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Drivinganddementia.AboutmainpageCommunity language versions of dementia and driving aid booklet launched

The decision to give up driving is a difficult one for dementia sufferers - and their families or carers - to make.

The issue of driving retirement is sensitive and should be addressed as early as possible for individuals living with dementia. Forced driving retirement can lead to depression and low self-esteem, and family disputes are not uncommon.

A Dementia and Driving Decision Aid (DDDA) that gives families and medical practitioners guidance on how to initiate conversations about driving with someone who has dementia, has now been translated into Italian, Greek and Vietnamese. A Mandarin version will also be available soon.  The multilingual versions were launched at a public Dementia and Driving Lecture presented by aged-care specialist Associate Professor Victoria Traynor from the University of Wollongong (UOW) School of Nursing on Monday 3 July. 

Professor Traynor said the response to the English language version of the aid had been very positive, and that having the community language versions would make it easier for many people to initiate that conversation about driving.  The DDDA is available for free from the web, or hard copy booklets are available for purchase.

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CareWays Sensory Room 200 by 150Illawarra’s first community-based multi-sensory environment opens

Individuals with cognitive and physical impairments can now experience the world in a very different way, thanks to a community-based multi-sensory room which opened on 29 June in the Horsley Community Centre, Dapto.

The room is a joint project between UOW's Global Challenges Program, and CareWays Community, with funding from UOW’s Community Engagement Grant Scheme and various community partners.

A multi-sensory environment (MSE) provides a safe, non-threatening environment for people with cognitive, behavioural and physical impairments to engage in a range of sensory experiences.  The CareWays Community Sensory Room has been designed specifically to cater to the needs of the Illawarra community.

Global Challenges pulled together a team of researchers from multidisciplinary backgrounds, including education, public health, engineering, linguistics and business to explore an evidence-based, best-practise approach to delivering an MSE for the local community.  Read more...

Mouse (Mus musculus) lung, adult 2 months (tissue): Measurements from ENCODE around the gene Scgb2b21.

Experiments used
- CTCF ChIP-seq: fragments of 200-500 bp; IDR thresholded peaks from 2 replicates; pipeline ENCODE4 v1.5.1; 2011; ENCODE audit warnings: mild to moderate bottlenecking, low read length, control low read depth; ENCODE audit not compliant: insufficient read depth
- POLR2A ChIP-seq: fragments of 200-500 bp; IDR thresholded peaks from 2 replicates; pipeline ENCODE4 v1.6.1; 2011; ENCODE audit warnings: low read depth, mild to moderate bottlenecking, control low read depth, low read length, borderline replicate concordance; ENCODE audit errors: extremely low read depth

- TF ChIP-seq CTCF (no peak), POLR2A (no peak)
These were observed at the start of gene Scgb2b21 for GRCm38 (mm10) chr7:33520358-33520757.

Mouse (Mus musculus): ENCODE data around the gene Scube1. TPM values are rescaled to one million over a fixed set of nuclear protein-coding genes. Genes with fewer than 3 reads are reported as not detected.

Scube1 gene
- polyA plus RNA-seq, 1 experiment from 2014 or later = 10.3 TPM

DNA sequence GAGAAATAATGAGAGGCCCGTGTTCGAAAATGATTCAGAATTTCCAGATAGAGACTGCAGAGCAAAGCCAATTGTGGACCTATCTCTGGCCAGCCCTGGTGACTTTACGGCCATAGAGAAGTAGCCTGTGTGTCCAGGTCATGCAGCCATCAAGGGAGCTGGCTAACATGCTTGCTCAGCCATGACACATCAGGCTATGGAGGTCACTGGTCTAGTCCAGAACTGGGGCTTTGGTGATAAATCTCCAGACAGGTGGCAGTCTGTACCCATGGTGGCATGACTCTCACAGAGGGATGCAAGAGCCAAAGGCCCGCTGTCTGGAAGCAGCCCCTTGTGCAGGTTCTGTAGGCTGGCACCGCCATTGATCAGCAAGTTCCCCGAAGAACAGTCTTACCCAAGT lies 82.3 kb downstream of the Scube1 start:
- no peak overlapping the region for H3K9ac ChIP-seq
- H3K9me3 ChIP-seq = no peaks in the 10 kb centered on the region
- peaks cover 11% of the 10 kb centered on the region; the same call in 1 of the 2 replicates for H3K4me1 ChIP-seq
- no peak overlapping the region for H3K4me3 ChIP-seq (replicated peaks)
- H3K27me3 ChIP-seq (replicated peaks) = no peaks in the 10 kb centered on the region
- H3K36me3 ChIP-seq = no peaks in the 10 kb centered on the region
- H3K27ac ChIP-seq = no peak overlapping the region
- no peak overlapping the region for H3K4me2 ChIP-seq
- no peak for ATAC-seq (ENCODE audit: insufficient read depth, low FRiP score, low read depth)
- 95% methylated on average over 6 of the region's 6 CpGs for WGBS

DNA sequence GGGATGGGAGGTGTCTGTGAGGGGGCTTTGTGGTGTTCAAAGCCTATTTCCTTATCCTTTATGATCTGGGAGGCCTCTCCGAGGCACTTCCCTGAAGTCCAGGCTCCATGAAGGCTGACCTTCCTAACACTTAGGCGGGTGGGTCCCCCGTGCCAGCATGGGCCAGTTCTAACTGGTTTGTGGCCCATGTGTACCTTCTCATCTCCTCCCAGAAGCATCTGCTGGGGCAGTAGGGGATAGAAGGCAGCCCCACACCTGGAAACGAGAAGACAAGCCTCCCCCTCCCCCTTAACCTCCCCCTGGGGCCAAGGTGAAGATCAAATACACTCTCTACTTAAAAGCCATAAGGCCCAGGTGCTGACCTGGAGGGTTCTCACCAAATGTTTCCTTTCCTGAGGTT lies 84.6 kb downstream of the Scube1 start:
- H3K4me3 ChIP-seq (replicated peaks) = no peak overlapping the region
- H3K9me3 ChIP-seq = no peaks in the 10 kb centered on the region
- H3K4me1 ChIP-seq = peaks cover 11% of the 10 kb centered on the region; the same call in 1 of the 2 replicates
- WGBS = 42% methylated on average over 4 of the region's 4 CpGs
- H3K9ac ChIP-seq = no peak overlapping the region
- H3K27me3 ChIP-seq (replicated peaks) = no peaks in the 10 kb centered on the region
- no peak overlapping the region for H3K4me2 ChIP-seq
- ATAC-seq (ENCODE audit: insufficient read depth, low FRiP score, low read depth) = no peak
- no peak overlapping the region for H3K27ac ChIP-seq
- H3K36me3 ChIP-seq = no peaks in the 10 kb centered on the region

This story featured on Channel Nine and WIN News on 29 June, 2017.

Antimicrobial Resistance 300 by 200BBreaking Bad Biotics lecture at UOW breaks some bacteria myths

Leading antimicrobial resistance expert Professor Jon Iredell visiting from the University of Sydney and Westmead Hospital is of the belief remaining healthy depends on preserving their ‘’balance inside us and around us’.  

Professor Iredell was at UOW on Monday 26 June as part of the ‘Breaking Bad Biotics’ one-day workshop on campus and to give the keynote at a public lecture held that evening.

It’s part of the antimicrobial resistance summit, which continued on Tuesday.  UOW championed the effort to bring together leading scientists, health practitioners, policy makers, engineers and educators, to find ways to tackle one of the biggest global threats to public health


This article featured in the Illawarra Mercury, 26 June, 2017

Antoine van OijenWollongong summit aims to address antibiotic resistance

Some of the country’s leading medical minds will put their heads together in Wollongong to work out ways to outsmart the superbugs.

The antimicrobial resistance summit, held at the University of Wollongong on June 26-27 is part of UOW’s interdisciplinary approach to addressing this global issue.

UOW Professor Antoine van Oijen said the forum aimed to find ways to tackle one of the biggest global threats to public health.


This article was published in the Illawarra Mercury, 23 June, 2017. 

Next generation condomWhat does it take to get a condom on the shelf

About two years ago Dr Gorkin was building 3D-printed implants and next generation bionics when the Bill & Melinda Gates Foundation announced funding for innovative ideas that would increase condom use in the developing world.

“We were not in the in sexual health space at all, but we had these very tissue-like materials that we were developing for use in the body, and we wondered if they would work for a condom,” Dr Gorkin says. And that’s what they pitched: a condom that would feel better than latex and, therefore, increase the use of condoms in the developing world.

While the Project Geldom team had indications that some of their materials could approach and potentially exceed the properties of latex, initial lab tests were so positive they were able to secure of one of 20 grants, out of 1,700 worldwide applications. But what does it really take to bring a product to market?  Find out how this interdisciplinary Global Challenges project is developing the next generation condom that could change the world.


This story featured on The Stand, June 2017. 

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